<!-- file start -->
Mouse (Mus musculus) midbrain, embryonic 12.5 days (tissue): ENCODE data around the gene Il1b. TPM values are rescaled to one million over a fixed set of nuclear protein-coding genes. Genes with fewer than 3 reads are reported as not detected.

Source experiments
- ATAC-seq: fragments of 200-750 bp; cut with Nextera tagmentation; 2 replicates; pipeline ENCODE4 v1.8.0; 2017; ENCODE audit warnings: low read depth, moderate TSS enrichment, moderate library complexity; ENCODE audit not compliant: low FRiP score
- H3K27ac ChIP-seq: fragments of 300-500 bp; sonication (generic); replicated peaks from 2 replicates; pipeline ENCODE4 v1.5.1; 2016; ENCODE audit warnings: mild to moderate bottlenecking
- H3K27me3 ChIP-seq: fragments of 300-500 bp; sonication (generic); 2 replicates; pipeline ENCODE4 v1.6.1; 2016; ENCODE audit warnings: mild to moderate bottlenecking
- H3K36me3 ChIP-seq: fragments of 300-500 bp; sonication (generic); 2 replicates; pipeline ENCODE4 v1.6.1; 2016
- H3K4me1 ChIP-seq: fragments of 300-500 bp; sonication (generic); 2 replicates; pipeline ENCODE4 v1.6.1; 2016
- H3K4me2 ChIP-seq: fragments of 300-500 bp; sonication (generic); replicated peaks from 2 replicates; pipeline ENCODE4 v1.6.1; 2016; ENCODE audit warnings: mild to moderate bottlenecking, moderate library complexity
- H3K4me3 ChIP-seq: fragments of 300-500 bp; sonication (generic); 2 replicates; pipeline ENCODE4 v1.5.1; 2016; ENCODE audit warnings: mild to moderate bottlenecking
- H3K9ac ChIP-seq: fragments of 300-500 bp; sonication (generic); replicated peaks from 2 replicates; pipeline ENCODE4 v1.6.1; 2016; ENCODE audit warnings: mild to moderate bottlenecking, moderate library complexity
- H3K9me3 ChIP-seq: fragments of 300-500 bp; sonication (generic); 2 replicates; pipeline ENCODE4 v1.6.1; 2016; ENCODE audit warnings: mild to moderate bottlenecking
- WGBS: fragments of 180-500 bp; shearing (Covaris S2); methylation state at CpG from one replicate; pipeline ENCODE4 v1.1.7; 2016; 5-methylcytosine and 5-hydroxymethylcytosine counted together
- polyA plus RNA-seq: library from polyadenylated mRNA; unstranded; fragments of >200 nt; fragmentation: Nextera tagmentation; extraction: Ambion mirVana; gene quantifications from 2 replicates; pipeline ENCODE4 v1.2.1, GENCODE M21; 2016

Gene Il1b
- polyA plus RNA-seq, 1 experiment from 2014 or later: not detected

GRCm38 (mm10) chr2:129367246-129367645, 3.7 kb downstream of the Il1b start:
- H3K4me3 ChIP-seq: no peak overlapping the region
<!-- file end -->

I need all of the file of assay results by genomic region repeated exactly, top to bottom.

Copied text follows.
Mouse (Mus musculus) midbrain, embryonic 12.5 days (tissue): ENCODE data around the gene Il1b. TPM values are rescaled to one million over a fixed set of nuclear protein-coding genes. Genes with fewer than 3 reads are reported as not detected.

Source experiments
- ATAC-seq: fragments of 200-750 bp; cut with Nextera tagmentation; 2 replicates; pipeline ENCODE4 v1.8.0; 2017; ENCODE audit warnings: low read depth, moderate TSS enrichment, moderate library complexity; ENCODE audit not compliant: low FRiP score
- H3K27ac ChIP-seq: fragments of 300-500 bp; sonication (generic); replicated peaks from 2 replicates; pipeline ENCODE4 v1.5.1; 2016; ENCODE audit warnings: mild to moderate bottlenecking
- H3K27me3 ChIP-seq: fragments of 300-500 bp; sonication (generic); 2 replicates; pipeline ENCODE4 v1.6.1; 2016; ENCODE audit warnings: mild to moderate bottlenecking
- H3K36me3 ChIP-seq: fragments of 300-500 bp; sonication (generic); 2 replicates; pipeline ENCODE4 v1.6.1; 2016
- H3K4me1 ChIP-seq: fragments of 300-500 bp; sonication (generic); 2 replicates; pipeline ENCODE4 v1.6.1; 2016
- H3K4me2 ChIP-seq: fragments of 300-500 bp; sonication (generic); replicated peaks from 2 replicates; pipeline ENCODE4 v1.6.1; 2016; ENCODE audit warnings: mild to moderate bottlenecking, moderate library complexity
- H3K4me3 ChIP-seq: fragments of 300-500 bp; sonication (generic); 2 replicates; pipeline ENCODE4 v1.5.1; 2016; ENCODE audit warnings: mild to moderate bottlenecking
- H3K9ac ChIP-seq: fragments of 300-500 bp; sonication (generic); replicated peaks from 2 replicates; pipeline ENCODE4 v1.6.1; 2016; ENCODE audit warnings: mild to moderate bottlenecking, moderate library complexity
- H3K9me3 ChIP-seq: fragments of 300-500 bp; sonication (generic); 2 replicates; pipeline ENCODE4 v1.6.1; 2016; ENCODE audit warnings: mild to moderate bottlenecking
- WGBS: fragments of 180-500 bp; shearing (Covaris S2); methylation state at CpG from one replicate; pipeline ENCODE4 v1.1.7; 2016; 5-methylcytosine and 5-hydroxymethylcytosine counted together
- polyA plus RNA-seq: library from polyadenylated mRNA; unstranded; fragments of >200 nt; fragmentation: Nextera tagmentation; extraction: Ambion mirVana; gene quantifications from 2 replicates; pipeline ENCODE4 v1.2.1, GENCODE M21; 2016

Gene Il1b
- polyA plus RNA-seq, 1 experiment from 2014 or later: not detected

GRCm38 (mm10) chr2:129367246-129367645, 3.7 kb downstream of the Il1b start:
- H3K4me3 ChIP-seq: no peak overlapping the region